Local author Patricia Simpson has been writing paranormal romance for decades. She found success along the traditional publication route early on – her debut novel, “Whisper of Midnight,” a RITA Award finalist, was published by HarperCollins in 1991.
“I was washing my dog in the shower, and my daughter says, ‘Mom, there’s somebody on the phone from New York,’ and I said, ‘I’ve got to call her back,’ ” Simpson said, remembering the day she got the call from HarperCollins. “I had no idea.”
But, eventually, trying to write two books a year – for HarperCollins, Tor Books and Silhouette, alternately – and raising two daughters while working for the University of Washington full time as a web developer proved too demanding.
So, in 2012, encouraged by the reception of her 2009 book “Spellbound,” which was nominated for Best Indie Paranormal of the Year, Simpson decided to go fully independent. She didn’t know if it would work, but she knew that she couldn’t stop writing.
Simpson’s most recent work, “Apothecary: Londo Chronicles,” follows Joanna Wilder as she fights to find and protect her wayward sister, Eva, in the dystopian, vampire-infested metropolis of Londo City.
Along the way, Wilder crosses paths with Gabriel Stone, a doctor with a dark secret. As Stone works to help Wilder, the two slowly start to question their loyalties to the state and each other.
After living in Seattle for nearly 40 years, fond memories of her time as a graphic design student at Spokane Falls Community College and working as a copy and layout artist for The Spokesman-Review in the 1970s convinced Simpson it was time to head east again.
Now, back in Spokane, Simpson is taking full advantage of the extra time afforded to her by retirement. “Now that I’m retired, I can really get back to my schedule,” Simpson said. In addition to her own writing, she leads workshops for paranormal fiction writers.
“I’ve been teaching workshops since the late ’90s,” she said. “It’s fun to keep it fresh even for me because sometimes I lose sight of the process. But really, every time you start a book, you start over again.”
Writing can be so easy to put off, she said, so, to fight the pull of procrastination, she always makes a point of writing first thing in the morning. “And try not to look at social media,” she said, saying that it’s best to come to your writing with a clear head.
During lockdown, and especially during November’s “National Novel Writing Month” challenge, Simpson decided to try her hand at screenwriting.
“I’ve always wanted to see one of my books made into a movie,” she said, saying that fans have often told her how easily they can imagine her novels on the big screen.
In the end, she decided to write something totally different from her signature paranormals and Gothic romances. But the change in subject matter was the least of her worries.
The real challenge lay in learning to tell her story through dialogue and action without the benefit of character introspection.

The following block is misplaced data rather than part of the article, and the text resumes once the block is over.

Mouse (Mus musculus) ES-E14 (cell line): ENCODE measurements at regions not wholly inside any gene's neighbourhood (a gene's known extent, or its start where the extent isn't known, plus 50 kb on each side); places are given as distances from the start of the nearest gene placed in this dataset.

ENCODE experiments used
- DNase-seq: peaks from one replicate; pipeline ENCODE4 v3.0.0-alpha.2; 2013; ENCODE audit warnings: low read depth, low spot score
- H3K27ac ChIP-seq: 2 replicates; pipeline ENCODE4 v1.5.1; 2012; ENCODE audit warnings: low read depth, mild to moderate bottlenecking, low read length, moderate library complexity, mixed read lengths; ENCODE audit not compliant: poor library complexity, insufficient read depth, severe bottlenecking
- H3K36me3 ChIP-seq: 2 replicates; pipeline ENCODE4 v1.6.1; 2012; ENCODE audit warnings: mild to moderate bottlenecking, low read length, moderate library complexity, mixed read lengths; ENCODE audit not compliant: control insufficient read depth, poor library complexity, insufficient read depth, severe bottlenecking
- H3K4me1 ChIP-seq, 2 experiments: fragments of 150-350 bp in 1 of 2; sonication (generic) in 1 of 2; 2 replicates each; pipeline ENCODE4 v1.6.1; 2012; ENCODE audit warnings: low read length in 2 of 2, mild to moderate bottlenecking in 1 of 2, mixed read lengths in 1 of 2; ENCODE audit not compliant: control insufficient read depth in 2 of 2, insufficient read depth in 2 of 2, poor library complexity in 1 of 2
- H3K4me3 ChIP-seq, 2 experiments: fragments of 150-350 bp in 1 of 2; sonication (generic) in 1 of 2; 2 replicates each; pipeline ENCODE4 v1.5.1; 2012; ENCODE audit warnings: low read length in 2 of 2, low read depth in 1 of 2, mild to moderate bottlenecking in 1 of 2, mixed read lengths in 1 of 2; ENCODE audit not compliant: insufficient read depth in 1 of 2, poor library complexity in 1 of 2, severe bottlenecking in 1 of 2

“In screenwriting, you have to synthesize your information into such a short amount of space, it’s just incredible,” she said. “But the nice thing about that is you get your story out really fast, so it’s really fresh in your mind. That’s a blessing and the curse, though, trying to get it (without any) introspection.
“I depend on that a lot, and to make it all happen in dialogue and action, gosh, that’s hard.”
To aspiring authors, Simpson offered the following advice.
“Keep reading and keep trying to develop your own distinct voice. No one’s going to write like you if you let yourself write like you. And don’t write for the money. You have to really love it, and, 90% of the time, you just have to put your butt in the chair.”
“The Londo Chronicles” are available online through Auntie’s Bookstore.
‘The Hanford Plaintiffs’
Trisha Pritikin, attorney, activist and author of “The Hanford Plaintiffs: Voices From the Fight for Atomic Justice,” will join former The Spokesman-Review reporter Karen Dorn Steele for a virtual book launch hosted by Auntie’s on Thursday at 7 p.m.
“The Hanford Plaintiffs” is a compilation of oral histories gathered from Pritikin’s fellow Hanford “downwinders” and the testimony of 24 – including Pritikin – of the nearly 5,000 plaintiffs in the Hanford Nuclear Reservation Litigation. Alongside these accounts, Pritikin examines other national and international nuclear testing facilities, as well as the effects of radiation poisoning that she experienced.
Dorn Steele, an award-winning investigative journalist who covered the Hanford nuclear test site mismanagement and Atomic Energy Commission controversies, wrote an introduction to the work.
“The Hanford Plaintiffs” won first place in the history category at the 2020 San Francisco Book Festival and first place in nonfiction at the 2020 New England Book Festival.
“The Hanford Plaintiffs: Voices From the Fight for Atomic Justice” is available at Auntie’s.
Local journalism is essential.
Give directly to The Spokesman-Review's Northwest Passages community forums series -- which helps to offset the costs of several reporter and editor positions at the newspaper -- by using the easy options below. Gifts processed in this system are not tax deductible, but are predominately used to help meet the local financial requirements needed to receive national matching-grant funds.
Subscribe to the Spokane7 email newsletter
Get the day’s top entertainment headlines delivered to your inbox every morning.